'Flesh-eating' bacteria have been found thriving on seaweed blooms and plastic pollution in the open Caribbean Ocean, and researchers worry the potential pathogens could come back to bite us.
Vibrio bacteria are known to feast on marine plant and animal tissues on the coastline. When humans consume seafood or seawater infected with these pathogens, they can cause life-threatening illnesses like cholera. The species Vibrio vulnificus can even infect wounds, risking life-threatening destruction of surrounding tissue.
Finding a number of Vibrio species, some of which are undescribed, happily living their best life on waste is far from good news. It's yet another potential vector for human disease that experts have not accounted for. Even worse, the floating habitat isn't going anywhere. In fact, it seems to be expanding in size and washing up on our coastlines like never before.
The recent analysis from Florida Atlantic University included samples of ocean plastic collected in the Caribbean and Sargasso Seas in 2012 and 2013, as well as samples of brown seaweed, called Sargassum, eel larvae, and seawater.
In both the plastic and seaweed samples, the team found multiple species of Vibrio bacteria, some of which have never been seen before.
Further genome analysis suggested that some had "significant pathogenic potential".
In experiments in the lab, the open-ocean bacteria clung to and colonized plastic samples with alarming efficiency.
"Our lab work showed that these Vibrio are extremely aggressive and can seek out and stick to plastic within minutes," says marine biologist Tracy Mincer from Florida Atlantic University.
"We also found that there are attachment factors that microbes use to stick to plastics, and it is the same kind of mechanism that pathogens use."
Previous studies have suggested that Vibrio pathogens are early colonizers of floating marine plastic, but Mincer and his colleagues at FAU are the first to sequence their genomes from a real-world sample.
The results suggest that Vibrio bacteria might be adapting to life on the open ocean in ways that could be dangerous to animal and human health. Some of the pathogens out in the blue might even be evolving toxic secretions, which can penetrate an animal's intestine to cause leaky gut syndrome.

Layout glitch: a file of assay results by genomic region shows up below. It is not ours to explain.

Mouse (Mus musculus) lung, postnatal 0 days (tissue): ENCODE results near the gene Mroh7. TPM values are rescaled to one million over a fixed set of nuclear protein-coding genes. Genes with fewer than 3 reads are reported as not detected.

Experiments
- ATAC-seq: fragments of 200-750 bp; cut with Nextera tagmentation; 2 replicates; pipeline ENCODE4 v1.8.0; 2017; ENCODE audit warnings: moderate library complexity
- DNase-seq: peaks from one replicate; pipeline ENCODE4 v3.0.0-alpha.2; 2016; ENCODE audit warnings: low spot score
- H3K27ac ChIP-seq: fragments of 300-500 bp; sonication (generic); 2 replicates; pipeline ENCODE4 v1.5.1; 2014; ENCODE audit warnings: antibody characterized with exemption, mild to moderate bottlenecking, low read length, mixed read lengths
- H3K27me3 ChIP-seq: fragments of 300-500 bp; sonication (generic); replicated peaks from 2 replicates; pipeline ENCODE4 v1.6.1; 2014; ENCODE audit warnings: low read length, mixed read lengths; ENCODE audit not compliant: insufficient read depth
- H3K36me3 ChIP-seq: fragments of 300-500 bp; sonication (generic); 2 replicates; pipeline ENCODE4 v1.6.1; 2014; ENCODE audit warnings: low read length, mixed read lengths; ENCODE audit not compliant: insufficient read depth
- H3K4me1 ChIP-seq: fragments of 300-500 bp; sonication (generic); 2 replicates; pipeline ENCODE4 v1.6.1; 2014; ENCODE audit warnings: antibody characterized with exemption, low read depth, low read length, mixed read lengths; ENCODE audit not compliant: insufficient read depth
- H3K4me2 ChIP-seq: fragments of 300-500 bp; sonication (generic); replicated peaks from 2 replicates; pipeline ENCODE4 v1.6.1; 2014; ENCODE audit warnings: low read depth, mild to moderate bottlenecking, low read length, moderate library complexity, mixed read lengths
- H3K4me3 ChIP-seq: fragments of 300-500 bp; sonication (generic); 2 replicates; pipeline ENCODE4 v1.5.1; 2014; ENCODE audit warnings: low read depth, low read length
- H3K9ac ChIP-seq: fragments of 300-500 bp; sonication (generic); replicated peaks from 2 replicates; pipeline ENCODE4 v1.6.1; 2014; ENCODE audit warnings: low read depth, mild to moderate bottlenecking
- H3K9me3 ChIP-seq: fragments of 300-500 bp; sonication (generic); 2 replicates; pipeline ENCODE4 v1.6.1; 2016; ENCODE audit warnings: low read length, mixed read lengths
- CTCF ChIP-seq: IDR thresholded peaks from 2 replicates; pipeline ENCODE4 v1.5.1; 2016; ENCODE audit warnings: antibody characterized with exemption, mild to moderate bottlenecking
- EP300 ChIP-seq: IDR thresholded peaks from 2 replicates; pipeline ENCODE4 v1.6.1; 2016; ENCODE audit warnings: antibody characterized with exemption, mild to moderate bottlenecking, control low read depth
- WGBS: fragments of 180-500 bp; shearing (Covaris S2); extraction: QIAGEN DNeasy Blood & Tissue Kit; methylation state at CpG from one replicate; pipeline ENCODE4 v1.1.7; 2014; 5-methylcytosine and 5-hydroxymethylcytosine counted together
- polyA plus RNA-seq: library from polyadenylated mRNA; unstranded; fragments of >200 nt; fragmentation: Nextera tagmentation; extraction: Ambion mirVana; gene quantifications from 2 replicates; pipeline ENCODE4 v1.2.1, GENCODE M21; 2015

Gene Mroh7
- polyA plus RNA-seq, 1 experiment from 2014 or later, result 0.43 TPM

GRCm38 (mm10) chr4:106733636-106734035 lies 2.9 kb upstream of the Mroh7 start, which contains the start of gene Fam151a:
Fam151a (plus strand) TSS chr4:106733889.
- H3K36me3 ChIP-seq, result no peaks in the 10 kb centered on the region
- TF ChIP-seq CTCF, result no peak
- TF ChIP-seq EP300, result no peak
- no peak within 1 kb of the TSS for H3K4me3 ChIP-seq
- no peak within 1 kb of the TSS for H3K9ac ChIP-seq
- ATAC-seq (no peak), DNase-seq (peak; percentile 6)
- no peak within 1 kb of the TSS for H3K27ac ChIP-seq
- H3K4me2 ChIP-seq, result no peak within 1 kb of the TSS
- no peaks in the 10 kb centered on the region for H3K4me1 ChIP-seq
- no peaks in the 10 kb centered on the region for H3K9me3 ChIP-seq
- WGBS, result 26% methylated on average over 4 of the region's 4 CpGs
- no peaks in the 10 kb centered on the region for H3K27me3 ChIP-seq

"For instance," explains Mincer, "if a fish eats a piece of plastic and gets infected by this Vibrio, which then results in a leaky gut and diarrhea, it's going to release waste nutrients such nitrogen and phosphate that could stimulate Sargassum growth and other surrounding organisms."
Thanks to the widespread use of fertilizers, Sargassum seaweed in the Caribbean has begun to bloom in greater swathes than ever before, suffocating great stretches of beach in the process.
As a solution, some experts think we should convert the abundance to food or biofuel.
Until the risks are explored further, researchers warn we should hold off on harvesting the world's largest bloom of seaweed, as some have suggested.
As floating seaweed and plastic debris meet and mix in the ocean like never before, they could tangle up and trade microbes, leading to potentially dangerous health outcomes when they wash up on the beach.
Until we know the risks, researchers warn that Sargassum seaweed should not be touched.
"I don't think at this point, anyone has really considered these microbes and their capability to cause infections," says Mincer.
"We really want to make the public aware of these associated risks."
The study was published in Water Research.